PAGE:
As a fine-art photographer for the past nineteen years I've come up against my fair share of
technological challenges in photography. The shift from film to digital was monumental!
In this blog I'd like to share with you what I've found to be some of the most useful PhotoShop
techniques when working with my digital images. I hope that they will make your life a bit easier
as you work with your images. Have fun!

Welcome to my "Photoshop Tips for Photographers" Blog

Please Note: These tips have been prepared using Photoshop CS3.

Monday, April 26, 2010

Digital Gallery Matt



Even though we post so much of our work these days on the internet and don't actually print and matt every image, it's nice to be able to present a photograph on the internet with the look of a fine art gallery print.

Here's how to create a matt around your image in a few easy steps: (Click on any image to enlarge)
Open your image in Photoshop. Be sure that your Layer's Palette is open. Go to Window>Layers to turn it on if it isn't already open.  Duplicate your background layer. Command-J (Mac) Control-J (PC).



Next we are going to increase the canvas size to create the matt board look around the image. From the Image Menu choose Canvas Size. Make sure that the "relative" box is checked to turn it on. Add one inch to the width and the height.



Choose Image>Canvas size again. This time add .75 to the height but be sure that the top-center square is selected. This will add the space to the bottom of the image only. Many times you will see matt boards cut with a little more "weight" on the bottom. This also allows for room to add text if you'd like.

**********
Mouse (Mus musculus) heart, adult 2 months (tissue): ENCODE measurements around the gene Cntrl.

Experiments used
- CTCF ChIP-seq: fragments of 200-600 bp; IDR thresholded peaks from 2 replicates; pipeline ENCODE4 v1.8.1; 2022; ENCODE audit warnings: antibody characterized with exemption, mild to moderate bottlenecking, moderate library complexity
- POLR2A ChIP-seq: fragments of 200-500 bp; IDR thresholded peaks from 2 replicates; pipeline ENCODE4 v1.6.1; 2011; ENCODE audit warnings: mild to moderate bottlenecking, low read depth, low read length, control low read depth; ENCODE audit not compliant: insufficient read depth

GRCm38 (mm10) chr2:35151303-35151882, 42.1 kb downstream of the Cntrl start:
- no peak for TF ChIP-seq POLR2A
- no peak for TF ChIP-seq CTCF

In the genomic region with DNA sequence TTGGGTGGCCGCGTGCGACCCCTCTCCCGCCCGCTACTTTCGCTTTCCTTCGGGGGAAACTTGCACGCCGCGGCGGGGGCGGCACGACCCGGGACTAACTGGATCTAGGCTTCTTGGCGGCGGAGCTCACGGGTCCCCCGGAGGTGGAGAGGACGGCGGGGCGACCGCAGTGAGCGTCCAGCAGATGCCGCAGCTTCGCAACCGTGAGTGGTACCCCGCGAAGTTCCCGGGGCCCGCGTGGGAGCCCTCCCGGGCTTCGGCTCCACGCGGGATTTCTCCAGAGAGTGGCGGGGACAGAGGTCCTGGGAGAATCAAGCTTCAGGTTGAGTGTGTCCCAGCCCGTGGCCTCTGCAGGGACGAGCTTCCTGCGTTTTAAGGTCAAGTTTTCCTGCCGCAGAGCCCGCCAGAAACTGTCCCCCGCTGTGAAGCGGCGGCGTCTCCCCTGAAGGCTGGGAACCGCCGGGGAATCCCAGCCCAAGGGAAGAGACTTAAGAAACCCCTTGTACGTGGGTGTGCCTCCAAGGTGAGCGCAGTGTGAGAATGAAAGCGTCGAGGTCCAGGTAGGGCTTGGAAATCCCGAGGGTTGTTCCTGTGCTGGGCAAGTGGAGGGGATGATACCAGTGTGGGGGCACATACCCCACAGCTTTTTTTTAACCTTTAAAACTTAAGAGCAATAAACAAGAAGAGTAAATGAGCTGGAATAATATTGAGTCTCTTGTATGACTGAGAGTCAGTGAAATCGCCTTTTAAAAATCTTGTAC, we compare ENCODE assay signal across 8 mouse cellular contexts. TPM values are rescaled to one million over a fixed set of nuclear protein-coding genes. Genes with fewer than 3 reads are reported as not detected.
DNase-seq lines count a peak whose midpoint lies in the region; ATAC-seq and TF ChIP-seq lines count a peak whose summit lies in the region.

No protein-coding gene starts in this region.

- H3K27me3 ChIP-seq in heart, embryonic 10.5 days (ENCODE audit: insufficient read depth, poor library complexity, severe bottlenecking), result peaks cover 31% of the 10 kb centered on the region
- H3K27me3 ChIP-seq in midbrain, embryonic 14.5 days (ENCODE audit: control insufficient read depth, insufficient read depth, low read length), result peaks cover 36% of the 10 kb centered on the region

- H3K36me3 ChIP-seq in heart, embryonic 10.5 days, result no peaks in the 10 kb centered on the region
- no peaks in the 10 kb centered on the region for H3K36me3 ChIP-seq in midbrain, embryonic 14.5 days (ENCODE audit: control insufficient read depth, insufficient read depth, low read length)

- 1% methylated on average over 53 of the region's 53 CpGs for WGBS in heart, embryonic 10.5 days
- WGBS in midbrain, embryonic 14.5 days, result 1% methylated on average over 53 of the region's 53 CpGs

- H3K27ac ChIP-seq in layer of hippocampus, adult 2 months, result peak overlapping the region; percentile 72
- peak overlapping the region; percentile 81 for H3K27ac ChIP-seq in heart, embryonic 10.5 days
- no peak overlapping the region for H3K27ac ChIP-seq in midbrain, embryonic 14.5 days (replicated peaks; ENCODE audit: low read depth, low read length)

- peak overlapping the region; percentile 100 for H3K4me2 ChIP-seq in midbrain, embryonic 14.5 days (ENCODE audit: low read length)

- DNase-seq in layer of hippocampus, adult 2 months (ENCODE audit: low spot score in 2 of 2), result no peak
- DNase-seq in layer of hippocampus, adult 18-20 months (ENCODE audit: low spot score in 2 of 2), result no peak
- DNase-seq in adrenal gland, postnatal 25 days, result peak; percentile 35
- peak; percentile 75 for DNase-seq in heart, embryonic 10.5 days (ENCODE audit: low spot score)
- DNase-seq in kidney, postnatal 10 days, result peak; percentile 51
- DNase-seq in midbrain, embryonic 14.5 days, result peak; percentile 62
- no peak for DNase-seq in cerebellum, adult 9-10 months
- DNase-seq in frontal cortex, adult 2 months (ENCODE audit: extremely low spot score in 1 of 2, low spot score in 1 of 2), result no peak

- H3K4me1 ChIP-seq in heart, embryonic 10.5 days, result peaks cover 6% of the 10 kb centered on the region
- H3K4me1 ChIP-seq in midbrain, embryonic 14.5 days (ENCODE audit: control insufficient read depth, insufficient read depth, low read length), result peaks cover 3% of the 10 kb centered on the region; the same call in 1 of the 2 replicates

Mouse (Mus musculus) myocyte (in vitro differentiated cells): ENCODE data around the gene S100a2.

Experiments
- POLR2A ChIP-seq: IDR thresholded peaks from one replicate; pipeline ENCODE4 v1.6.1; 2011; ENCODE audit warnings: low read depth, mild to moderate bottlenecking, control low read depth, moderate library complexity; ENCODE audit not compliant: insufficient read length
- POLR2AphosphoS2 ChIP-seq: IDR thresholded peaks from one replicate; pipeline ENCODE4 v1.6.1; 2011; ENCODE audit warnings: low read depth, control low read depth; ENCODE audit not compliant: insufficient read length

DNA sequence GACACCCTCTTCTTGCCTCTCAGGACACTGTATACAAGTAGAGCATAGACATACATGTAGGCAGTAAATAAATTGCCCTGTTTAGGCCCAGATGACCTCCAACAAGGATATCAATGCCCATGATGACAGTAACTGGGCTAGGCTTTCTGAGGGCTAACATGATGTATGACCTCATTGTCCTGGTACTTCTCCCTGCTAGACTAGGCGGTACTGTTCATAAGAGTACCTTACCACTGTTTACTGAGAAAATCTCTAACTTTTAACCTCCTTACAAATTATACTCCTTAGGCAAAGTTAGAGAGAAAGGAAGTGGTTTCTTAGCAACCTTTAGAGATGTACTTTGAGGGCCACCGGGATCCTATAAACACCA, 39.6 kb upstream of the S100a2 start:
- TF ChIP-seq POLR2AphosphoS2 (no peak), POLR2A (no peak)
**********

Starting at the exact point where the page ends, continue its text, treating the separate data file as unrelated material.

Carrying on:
Now we're going to add an outline around the "matt opening". Command click on a Mac, Control click on a PC, on the top layer thumbnail. Go to the Select menu and choose Transform Selection. Now we're going to enlarge the selection to make a frame around the opening. To constrain the proportions, resize the selection from the center,  be sure that you press and hold down the Option Key on a Mac, Alt Key on a PC. Drag one of the corner handles out to enlarge the selection. Press Return or Enter (PC) when you have the selection the size you want it.


In order to add a stroke line for this selection we need to Create a New Layer (bottom of the Layer's Palette). Go to the Edit Menu and choose Stroke. Make the width about 2 pixels wide and choose a color (or leave it black). Click OK and then deselect by pressing Command-D on a Mac, Control-D on a PC.



You can add a drop shadow to your stroke layer by adding a Layer Style (bottom of the Layer's Palatte). Choose Drop Shadow, click once on the drop shadow name to go to the drop shadow dialog box. Change any settings to your liking and hit OK to close the dialog box.


If you want to add text to the bottom area of your new matt simply choose the Type tool, center align your text and begin typing. Open your Type dialog box to make changes to fonts, sizes, colors, tracking, etc.

And of course, because you used layers in all of these steps, you can always go back and make changes if you wish. Just be sure to save your document as a PSD file to keep the layers in tact.

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